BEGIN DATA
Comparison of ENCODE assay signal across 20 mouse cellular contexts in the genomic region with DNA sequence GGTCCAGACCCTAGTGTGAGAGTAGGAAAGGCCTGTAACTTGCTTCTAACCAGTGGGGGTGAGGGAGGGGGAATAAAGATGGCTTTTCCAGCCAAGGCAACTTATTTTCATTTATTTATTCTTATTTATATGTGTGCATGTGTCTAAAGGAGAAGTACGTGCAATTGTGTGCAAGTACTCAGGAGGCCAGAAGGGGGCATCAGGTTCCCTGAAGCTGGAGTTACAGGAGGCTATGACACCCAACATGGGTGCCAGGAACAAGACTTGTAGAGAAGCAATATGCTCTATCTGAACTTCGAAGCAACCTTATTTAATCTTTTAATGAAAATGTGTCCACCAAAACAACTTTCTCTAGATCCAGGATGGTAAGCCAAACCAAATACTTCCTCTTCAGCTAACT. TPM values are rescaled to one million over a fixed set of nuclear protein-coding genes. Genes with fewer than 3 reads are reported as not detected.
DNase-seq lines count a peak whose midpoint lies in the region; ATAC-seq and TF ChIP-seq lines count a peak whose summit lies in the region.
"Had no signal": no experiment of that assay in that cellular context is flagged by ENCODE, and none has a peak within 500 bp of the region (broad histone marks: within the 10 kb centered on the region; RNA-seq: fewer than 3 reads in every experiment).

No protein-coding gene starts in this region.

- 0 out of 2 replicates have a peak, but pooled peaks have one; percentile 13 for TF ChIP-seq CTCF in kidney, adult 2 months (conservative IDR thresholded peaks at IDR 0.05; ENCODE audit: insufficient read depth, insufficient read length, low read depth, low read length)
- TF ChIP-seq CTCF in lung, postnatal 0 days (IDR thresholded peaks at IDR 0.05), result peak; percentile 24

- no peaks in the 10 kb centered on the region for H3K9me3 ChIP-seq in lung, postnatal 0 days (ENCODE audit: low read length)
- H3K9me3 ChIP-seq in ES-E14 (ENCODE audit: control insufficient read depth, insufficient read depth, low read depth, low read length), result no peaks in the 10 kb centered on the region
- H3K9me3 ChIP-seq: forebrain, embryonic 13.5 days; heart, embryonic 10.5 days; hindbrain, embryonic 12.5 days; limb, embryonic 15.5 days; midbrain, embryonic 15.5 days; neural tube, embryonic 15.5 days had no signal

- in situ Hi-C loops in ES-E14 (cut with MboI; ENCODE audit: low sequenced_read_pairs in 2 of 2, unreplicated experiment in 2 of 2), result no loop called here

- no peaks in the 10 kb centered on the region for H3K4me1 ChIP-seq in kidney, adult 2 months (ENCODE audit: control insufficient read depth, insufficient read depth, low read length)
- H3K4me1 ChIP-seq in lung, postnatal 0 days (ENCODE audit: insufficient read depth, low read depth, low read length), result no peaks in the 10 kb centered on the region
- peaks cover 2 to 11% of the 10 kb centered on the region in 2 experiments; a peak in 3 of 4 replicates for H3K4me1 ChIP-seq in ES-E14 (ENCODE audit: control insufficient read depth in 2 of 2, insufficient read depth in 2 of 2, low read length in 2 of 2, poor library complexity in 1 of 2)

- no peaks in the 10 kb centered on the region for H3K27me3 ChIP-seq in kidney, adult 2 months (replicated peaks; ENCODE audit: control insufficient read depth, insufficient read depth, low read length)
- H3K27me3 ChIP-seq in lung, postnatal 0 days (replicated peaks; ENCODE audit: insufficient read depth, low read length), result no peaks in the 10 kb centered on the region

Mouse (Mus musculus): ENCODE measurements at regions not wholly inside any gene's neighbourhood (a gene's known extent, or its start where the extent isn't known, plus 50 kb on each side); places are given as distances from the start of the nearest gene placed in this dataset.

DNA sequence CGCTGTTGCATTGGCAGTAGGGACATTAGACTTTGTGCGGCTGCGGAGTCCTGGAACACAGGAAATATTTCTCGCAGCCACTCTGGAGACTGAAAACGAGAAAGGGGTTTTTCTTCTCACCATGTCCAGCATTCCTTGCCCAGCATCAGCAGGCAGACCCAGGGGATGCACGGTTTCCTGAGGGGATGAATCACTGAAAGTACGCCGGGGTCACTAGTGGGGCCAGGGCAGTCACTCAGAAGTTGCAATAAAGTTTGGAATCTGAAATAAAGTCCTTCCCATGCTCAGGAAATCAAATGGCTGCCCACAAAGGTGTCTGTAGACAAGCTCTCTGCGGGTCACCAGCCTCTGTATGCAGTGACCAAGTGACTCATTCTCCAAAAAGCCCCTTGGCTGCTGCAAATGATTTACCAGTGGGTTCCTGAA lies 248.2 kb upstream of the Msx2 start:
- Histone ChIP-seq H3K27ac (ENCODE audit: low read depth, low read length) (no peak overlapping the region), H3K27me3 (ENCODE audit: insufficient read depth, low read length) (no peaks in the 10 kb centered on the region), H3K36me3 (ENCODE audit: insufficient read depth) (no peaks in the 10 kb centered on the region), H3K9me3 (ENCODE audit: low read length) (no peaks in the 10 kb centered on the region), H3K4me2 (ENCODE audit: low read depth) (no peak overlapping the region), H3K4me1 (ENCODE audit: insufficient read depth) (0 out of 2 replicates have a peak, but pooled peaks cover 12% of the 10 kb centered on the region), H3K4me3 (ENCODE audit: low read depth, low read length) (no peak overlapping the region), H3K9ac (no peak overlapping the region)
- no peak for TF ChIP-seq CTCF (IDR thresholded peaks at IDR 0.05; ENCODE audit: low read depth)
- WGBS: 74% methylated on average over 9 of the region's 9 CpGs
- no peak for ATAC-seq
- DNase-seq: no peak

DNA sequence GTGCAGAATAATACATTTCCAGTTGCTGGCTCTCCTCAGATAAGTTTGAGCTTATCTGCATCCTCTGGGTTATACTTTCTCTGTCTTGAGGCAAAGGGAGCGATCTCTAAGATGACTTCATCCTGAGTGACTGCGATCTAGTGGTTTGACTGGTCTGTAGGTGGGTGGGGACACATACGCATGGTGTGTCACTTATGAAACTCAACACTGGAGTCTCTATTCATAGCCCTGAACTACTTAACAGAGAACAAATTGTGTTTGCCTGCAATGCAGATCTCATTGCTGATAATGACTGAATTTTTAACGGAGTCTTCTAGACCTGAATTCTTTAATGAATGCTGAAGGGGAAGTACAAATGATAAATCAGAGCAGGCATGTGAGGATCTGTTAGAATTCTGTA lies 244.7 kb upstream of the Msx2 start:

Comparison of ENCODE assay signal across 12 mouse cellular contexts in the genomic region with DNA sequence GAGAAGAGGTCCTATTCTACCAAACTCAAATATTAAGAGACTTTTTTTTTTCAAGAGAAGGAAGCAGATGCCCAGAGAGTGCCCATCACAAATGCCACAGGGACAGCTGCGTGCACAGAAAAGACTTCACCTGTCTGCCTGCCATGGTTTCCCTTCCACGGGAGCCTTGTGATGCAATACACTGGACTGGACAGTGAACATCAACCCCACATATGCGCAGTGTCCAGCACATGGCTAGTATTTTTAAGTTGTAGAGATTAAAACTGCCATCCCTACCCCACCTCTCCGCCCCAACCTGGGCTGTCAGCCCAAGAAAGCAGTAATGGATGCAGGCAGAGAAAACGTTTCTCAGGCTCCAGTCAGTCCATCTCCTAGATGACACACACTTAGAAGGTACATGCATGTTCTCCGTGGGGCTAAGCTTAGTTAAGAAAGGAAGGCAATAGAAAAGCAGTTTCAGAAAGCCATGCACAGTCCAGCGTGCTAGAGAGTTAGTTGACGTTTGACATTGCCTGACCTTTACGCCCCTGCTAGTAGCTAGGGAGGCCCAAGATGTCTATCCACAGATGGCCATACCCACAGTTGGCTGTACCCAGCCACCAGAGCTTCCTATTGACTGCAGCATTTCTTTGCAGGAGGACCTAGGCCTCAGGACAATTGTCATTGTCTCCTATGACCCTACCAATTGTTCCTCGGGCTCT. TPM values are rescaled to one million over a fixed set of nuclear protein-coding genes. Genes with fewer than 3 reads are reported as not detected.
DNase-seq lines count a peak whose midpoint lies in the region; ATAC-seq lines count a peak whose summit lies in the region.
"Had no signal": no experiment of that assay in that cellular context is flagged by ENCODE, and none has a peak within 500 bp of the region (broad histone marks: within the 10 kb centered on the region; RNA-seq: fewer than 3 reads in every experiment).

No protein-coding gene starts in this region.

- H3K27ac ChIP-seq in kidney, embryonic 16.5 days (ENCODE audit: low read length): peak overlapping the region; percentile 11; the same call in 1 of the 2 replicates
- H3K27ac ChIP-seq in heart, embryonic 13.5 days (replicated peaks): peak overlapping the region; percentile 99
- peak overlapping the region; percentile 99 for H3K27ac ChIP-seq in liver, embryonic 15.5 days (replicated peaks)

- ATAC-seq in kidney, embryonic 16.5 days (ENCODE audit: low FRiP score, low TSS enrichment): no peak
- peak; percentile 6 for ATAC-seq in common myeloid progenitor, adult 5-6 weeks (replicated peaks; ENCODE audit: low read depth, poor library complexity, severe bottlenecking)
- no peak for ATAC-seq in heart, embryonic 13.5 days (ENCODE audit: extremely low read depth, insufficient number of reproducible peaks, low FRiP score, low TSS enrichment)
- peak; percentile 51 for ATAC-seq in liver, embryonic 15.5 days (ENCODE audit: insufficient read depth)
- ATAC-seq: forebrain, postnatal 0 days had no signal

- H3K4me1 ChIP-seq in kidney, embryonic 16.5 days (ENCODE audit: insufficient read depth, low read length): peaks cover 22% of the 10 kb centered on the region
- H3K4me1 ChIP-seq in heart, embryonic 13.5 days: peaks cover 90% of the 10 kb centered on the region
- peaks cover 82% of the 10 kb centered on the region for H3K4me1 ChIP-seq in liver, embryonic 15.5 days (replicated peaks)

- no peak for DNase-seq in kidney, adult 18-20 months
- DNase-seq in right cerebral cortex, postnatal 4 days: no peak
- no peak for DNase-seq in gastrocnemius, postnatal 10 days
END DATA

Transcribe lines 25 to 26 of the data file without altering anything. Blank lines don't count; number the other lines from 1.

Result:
DNase-seq lines count a peak whose midpoint lies in the region; ATAC-seq lines count a peak whose summit lies in the region.
"Had no signal": no experiment of that assay in that cellular context is flagged by ENCODE, and none has a peak within 500 bp of the region (broad histone marks: within the 10 kb centered on the region; RNA-seq: fewer than 3 reads in every experiment).